“We are one of the old time families,” Keller said, describing how her family has lived on their three-quarters-of-an-acre lot for 58 years. She said the new, decreased development allowance would still allow much more than her family needed. “According to the TDSF figures I got in the mail, I can build twice the house I have now, with the reduced figures.”

“Why don’t we want mansions in Malibu? Because we think they will turn into rehabs and short-term rentals, which is commercial use inserted into residential zoning,” she continued. “We won’t have any neighbors left. There will be corporate owners. They aren’t going to be there.”

Around 10:45 p.m., when it became time for planning commissioners to speak, Commission Chair Steve Uhring sought to reassure residents the commission would be recommending some changes.

“Our general plan is our constitution,” Uhring explained, adding, “We’re going to make some changes that may make it more palatable for the people here.”

Commissioner John Mazza added that council needed input from the commission, but was not compelled to follow their guidance.

“We need to give them our input; they may take it, they may not take it,” Mazza said, adding, “If we say, ‘Table it,’ it’s not tabled. It’s just, ‘We don’t want to comment,’ and that’s a bad decision.”

Commission Vice Chair Jeff Jennings did not mince words, describing that in his opinion “The planning process in Malibu has completely broken down”; but, he later added, “Here’s the conclusion: this proposed ordinance doesn’t do anything to impact that problem.”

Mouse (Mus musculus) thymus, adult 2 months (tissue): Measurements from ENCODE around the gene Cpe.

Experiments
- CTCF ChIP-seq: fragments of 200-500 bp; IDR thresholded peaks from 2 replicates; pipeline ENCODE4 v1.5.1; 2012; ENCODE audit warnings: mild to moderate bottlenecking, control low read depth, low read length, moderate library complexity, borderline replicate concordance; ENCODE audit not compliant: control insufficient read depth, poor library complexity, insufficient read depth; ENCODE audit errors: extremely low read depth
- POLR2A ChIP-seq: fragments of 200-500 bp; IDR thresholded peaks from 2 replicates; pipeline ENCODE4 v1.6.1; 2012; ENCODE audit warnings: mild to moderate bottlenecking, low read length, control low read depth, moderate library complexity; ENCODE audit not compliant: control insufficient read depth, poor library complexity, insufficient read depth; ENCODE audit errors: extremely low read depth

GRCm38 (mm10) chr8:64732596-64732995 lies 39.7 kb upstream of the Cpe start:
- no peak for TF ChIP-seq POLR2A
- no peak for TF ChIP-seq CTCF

Later in the evening, Uhring suggested the restrictions should cover not only rural residential properties but all residential lots in Malibu.

“I think we’d like to have it apply to single family across the board,” Uhring said.

“If we’re going to screw people, we ought to screw everybody,” Jennings replied wryly, eliciting a round of applause from those in the audience still present for the 11:45 p.m. exchange—not the only heated moment on the dias that evening.

A few minutes later, as Mazza suggested removing some language from the city code describing neighborhood standards, Planning Director Bonnie Blue interjected, telling Mazza, “You’re now amending more than council asked you.”

As Mazza continued to describe the change he wanted, Blue repeated, “I just want to remind Commissioner Mazza, I strongly caution not to do that.”

“I would strongly recommend that you listen to me,” he replied, to groans and boos from the audience.

In the final vote, which took place after 12:30 a.m. Tuesday morning, Uhring, as well as commissioners Kraig Hill and Chris Marx, voted to approve a motion detailing some modifications to council’s suggestions, including keeping the building allowance the same on lots up to one acre in size, limiting houses to a maximum of 8,500 square feet, regardless of lot size and making the restrictions apply citywide to all single-family zoned lots.

Jennings, echoing the vote of Farrer, the city council member who appointed him, voted “No,” as did Mazza.


Malibu Planning Commission proposes an ordinance reducing the allowed total development square footage, that:

• Keeps the TDSF curve (limit) the same as it currently exists for properties up to at least one acre.

• Applies to all residentially zoned properties except for multi-family zoning districts.

• Sets the TDSF curve maximum at 8,500 square feet.

• For lots larger than one acre, includes a separate additional curve (limit) that restricts the size of the primary house so that at the maximum end of the curve where the overall TDSF limit is 8,500 square feet, the primary house limit would be no more than approximately 75 to 80 percent of the maximum TDSF, with the curve tapering back to the one-acre lot size where the maximum house size would equal the maximum TDSF. 

• Sets the maximum TDSF for beachfront lots at 8,500 square feet.

Per City of Malibu Memo